This panel was awesome! Moderated by Jon Scieszka, three awesome graphic novel creators with difficult to pronounce last names regaled us with their creation process. What made this panel such fun, is that you could tell all four of them were friends and were having a grand old time hanging out together and talking. On the panel were Jarrett Krosoczka, Raina Telgemeier, and Doug TenNaple. John Scieszka informed us all that the Twitter hashtag for the panel was #ScieszkaKrosoczkaTelegmeierTenNapletalkcomics. Go look for it.
Jarrett was up first. He taught us all how to pronounce his last name. Growing up Jarrett loved The Mouse and the Motorcycle, James and the Giant Peach and superhero comics. He was a picture book illustrator and author when he went back to visit his old school and ran into Jeanie, the lunch lady, who still remembered him. Jarrett began to think about the secret world of lunch ladies. At first, he thought it was a picture book, but he soon realized it needed to be a graphic novel. He is now an active advocate fro lunch ladies. The tenth and final book in the Lunch Lady series will be coming out in January.
Raina Telgemeier also taught us to pronounce her name and told us about writing Smile and Drama. Smile, of course is based on her true middle school experiences. Rania lots her first tooth on a bounce house net. She was jumping around, bounced into the side net, and when she came away her tooth was gone! Raina had a hard time with friends in middle school, and aside from the harrowing tale of losing one's front teeth, it's also very much about negotiating friendships. And it's also a love letter to early 90s fashion.
Drama is not a true story, but it's based on middle school experiences. Drama was originally set in high school, but her publisher wanted to make it a middle grade book. Rain fought it at first, but liked the second draft a lot. It's not like kids in middle school aren't having crushes or have gay friends or like boys that don't like them back.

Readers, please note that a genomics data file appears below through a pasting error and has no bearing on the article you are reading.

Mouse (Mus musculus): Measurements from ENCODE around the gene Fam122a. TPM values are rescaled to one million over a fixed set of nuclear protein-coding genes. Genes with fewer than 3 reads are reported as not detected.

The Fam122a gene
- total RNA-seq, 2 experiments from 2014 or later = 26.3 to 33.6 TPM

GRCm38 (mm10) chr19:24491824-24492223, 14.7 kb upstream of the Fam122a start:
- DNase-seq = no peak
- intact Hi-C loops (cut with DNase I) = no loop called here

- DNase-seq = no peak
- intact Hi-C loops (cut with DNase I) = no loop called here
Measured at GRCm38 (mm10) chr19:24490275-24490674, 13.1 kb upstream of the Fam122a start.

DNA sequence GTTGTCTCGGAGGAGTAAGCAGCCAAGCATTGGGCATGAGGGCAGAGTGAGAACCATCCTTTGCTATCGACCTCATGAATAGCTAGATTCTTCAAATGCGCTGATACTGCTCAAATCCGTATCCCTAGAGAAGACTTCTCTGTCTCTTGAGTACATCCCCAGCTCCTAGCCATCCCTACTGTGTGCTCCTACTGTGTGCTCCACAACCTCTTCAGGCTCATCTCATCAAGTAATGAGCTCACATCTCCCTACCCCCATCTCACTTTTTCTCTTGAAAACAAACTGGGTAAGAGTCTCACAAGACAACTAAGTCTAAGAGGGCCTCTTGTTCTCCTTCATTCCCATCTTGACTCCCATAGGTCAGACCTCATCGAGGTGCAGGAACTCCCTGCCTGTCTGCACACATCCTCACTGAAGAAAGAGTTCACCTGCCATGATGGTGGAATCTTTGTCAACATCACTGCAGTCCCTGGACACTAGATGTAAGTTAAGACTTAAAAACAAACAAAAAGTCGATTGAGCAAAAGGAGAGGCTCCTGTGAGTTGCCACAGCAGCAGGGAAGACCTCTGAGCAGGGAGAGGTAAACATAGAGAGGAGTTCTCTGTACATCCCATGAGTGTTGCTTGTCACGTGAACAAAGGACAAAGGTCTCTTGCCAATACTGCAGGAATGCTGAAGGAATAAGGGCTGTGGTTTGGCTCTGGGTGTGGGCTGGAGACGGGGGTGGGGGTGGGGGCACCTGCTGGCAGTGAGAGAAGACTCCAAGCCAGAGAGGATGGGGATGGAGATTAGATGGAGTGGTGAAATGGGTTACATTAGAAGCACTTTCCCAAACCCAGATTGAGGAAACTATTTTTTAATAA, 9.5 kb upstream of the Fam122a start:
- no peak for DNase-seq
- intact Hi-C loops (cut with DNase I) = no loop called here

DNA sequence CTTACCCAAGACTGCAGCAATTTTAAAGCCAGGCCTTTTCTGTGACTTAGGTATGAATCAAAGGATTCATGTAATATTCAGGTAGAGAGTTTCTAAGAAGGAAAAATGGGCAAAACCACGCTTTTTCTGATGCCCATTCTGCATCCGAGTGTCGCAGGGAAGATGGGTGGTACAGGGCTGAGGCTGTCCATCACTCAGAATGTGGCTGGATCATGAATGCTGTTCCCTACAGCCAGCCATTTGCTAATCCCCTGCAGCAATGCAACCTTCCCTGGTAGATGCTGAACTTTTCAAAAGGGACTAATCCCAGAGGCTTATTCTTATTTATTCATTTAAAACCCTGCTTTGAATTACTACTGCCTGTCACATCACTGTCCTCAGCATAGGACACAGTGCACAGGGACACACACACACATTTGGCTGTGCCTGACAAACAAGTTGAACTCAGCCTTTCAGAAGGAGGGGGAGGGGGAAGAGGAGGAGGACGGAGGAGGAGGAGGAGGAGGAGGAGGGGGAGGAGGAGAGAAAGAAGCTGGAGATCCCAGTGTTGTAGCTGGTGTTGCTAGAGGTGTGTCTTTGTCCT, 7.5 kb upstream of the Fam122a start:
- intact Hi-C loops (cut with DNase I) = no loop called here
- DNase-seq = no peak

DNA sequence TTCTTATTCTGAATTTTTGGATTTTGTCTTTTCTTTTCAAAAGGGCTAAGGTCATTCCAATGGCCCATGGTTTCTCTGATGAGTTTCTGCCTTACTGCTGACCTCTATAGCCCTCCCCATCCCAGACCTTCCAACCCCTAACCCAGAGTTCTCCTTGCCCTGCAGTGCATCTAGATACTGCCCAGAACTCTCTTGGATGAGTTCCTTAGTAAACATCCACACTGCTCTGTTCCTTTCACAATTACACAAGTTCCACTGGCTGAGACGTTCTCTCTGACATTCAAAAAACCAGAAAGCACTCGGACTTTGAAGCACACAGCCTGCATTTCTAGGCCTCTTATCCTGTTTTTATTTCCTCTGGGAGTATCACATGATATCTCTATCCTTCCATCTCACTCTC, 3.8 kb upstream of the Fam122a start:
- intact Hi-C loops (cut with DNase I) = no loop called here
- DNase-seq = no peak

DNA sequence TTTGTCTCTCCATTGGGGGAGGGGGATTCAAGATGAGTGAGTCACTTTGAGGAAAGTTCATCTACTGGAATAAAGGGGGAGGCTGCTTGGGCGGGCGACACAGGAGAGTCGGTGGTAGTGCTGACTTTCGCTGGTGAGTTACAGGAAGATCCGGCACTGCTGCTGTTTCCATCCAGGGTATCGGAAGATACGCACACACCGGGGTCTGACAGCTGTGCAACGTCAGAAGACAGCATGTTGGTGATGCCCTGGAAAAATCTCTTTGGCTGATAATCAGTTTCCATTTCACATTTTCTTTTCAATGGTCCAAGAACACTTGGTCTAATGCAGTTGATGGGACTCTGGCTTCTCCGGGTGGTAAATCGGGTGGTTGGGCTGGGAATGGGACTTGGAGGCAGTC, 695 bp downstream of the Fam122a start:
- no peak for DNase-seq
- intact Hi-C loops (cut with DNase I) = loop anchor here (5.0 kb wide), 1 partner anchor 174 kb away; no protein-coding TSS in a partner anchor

Raina talked about the process she goes through when creating a graphic novel. It's so much more work then you can image! She works at a desk that is in a closet. First she creates thumbnail drawings for the entire story. Then she creates full size drawings and inks the finals. The finals get scanned into a computer, where she can clean them up, and do the coloring and lettering. It can take between 1-5 years.
Doug, who is 6'8" and had to practically bend himself in half to reach the mic, is the author of Tommysaurus Rex. He mostly showed us pictures from the graphic novel and talked about the level of detail that goes into it.
Jon Scieszka asked the writers what they say to people who say comics aren't real reading. Jarrett said that their job is to reach kids and bring them to where they are. They want to bring them in to the love of reading graphic novels. Not just a gateway thing, to "better" reading. Jarrett still loves comics to this day. Book formats can coexists. Raina said that kids are empowered when they've read a book from start to finish. It doesn't matter to them what kind of book it was. Raina liked to read both kinds of books while growing up. And some comics and graphic novels have plenty of big words in them! Doug rocked the boat a bit by saying he did think that written literature is the high goal and that graphic novels are a slightly lower form. But it's only a lower medium by choice, not necessity. Art could start elevating more and more. Take Maus, for example. It could have been a straight prose book, but the art gave it something more.
And then. There was a fabulous moment. John asked the panel about what they thought of calling them "graphic novels." Should they be called something else? And then he turned and asked the audience full of librarians what they called them. Everyone said graphic novels. And then, one person called out, "741.5!" "What?" said Jon? "741.5" everyone called back in unison, which is, of course, the Dewey number for graphic novels. "Or," someone else called, "PN 6727!" "You just got Library of Congressed!" exclaimed Jon, and Jarret started to do a mic drop but thought better of it. It was a delightful interlude. Ahh, librarian humor.
During the question portion, I asked Jarrett about his decision to make librarians evil in Lunch Lady and the League of Librarians. Jarret said it was a cheeky love letter to librarians, who, as everyone knows, are on a quest for world domination. In the tenth book, all the villains have escaped and the librarians have returned. They travel around in a bookmobile revenging librarians who have been laid off. Amazing.